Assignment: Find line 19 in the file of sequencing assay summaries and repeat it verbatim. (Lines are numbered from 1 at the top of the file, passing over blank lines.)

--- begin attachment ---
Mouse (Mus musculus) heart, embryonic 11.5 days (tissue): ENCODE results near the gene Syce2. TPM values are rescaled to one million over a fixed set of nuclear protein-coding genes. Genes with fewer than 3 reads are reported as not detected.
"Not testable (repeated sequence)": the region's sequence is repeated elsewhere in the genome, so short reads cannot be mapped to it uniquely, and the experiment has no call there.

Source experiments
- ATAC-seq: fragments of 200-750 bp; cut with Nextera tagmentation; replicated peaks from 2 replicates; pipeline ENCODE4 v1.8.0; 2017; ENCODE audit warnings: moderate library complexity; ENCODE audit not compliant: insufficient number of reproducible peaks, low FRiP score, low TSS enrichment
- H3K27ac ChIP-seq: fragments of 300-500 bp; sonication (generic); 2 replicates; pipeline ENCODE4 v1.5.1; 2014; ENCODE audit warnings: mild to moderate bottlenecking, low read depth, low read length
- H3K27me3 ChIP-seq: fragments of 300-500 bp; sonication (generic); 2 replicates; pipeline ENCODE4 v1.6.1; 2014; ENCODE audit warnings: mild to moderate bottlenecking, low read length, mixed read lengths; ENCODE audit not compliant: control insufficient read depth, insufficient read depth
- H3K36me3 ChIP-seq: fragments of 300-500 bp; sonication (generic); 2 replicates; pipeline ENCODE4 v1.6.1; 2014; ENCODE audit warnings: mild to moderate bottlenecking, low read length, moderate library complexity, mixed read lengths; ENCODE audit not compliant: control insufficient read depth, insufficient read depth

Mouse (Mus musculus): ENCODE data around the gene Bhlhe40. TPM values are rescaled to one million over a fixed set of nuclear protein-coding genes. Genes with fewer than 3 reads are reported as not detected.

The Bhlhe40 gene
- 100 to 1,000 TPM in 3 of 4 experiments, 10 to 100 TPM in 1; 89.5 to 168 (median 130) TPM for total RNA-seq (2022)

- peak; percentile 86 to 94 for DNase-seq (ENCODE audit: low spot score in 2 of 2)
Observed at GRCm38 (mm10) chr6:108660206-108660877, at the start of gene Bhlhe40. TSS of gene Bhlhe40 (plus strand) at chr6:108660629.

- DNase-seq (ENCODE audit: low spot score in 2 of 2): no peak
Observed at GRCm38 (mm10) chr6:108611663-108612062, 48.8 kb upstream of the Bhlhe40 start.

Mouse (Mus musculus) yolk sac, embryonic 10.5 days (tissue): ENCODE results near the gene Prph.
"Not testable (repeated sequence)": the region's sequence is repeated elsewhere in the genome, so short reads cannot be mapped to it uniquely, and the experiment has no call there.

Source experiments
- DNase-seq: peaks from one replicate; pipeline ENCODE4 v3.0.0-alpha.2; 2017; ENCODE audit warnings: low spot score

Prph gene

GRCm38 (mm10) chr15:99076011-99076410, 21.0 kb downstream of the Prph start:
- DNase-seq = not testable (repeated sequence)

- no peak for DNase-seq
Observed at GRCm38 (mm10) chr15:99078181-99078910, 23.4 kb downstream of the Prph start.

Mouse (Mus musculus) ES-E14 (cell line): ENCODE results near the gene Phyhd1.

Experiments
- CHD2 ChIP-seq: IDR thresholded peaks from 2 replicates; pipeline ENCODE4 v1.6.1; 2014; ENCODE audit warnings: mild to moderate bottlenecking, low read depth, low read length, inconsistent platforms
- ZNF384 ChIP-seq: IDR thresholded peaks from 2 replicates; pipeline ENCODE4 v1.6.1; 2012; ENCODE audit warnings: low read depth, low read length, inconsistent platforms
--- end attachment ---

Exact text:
Prph gene